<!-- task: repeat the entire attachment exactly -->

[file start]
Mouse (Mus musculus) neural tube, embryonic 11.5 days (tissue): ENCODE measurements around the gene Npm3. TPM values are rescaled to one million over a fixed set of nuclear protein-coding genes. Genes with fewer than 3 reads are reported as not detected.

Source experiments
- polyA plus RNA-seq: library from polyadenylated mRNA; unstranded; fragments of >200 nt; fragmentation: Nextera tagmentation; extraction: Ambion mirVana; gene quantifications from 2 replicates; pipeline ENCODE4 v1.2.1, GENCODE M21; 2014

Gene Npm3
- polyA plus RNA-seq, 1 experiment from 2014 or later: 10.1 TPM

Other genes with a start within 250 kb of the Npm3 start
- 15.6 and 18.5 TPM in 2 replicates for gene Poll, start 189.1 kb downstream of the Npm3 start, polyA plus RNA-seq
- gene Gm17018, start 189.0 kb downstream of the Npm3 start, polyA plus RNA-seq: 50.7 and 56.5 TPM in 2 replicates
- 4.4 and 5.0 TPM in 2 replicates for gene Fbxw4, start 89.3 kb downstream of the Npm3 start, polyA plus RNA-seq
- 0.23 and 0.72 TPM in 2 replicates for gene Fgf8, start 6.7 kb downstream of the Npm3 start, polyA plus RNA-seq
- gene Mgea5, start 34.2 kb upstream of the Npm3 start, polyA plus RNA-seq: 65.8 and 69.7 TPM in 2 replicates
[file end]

Mouse (Mus musculus) neural tube, embryonic 11.5 days (tissue): ENCODE measurements around the gene Npm3. TPM values are rescaled to one million over a fixed set of nuclear protein-coding genes. Genes with fewer than 3 reads are reported as not detected.

Source experiments
- polyA plus RNA-seq: library from polyadenylated mRNA; unstranded; fragments of >200 nt; fragmentation: Nextera tagmentation; extraction: Ambion mirVana; gene quantifications from 2 replicates; pipeline ENCODE4 v1.2.1, GENCODE M21; 2014

Gene Npm3
- polyA plus RNA-seq, 1 experiment from 2014 or later: 10.1 TPM

Other genes with a start within 250 kb of the Npm3 start
- 15.6 and 18.5 TPM in 2 replicates for gene Poll, start 189.1 kb downstream of the Npm3 start, polyA plus RNA-seq
- gene Gm17018, start 189.0 kb downstream of the Npm3 start, polyA plus RNA-seq: 50.7 and 56.5 TPM in 2 replicates
- 4.4 and 5.0 TPM in 2 replicates for gene Fbxw4, start 89.3 kb downstream of the Npm3 start, polyA plus RNA-seq
- 0.23 and 0.72 TPM in 2 replicates for gene Fgf8, start 6.7 kb downstream of the Npm3 start, polyA plus RNA-seq
- gene Mgea5, start 34.2 kb upstream of the Npm3 start, polyA plus RNA-seq: 65.8 and 69.7 TPM in 2 replicates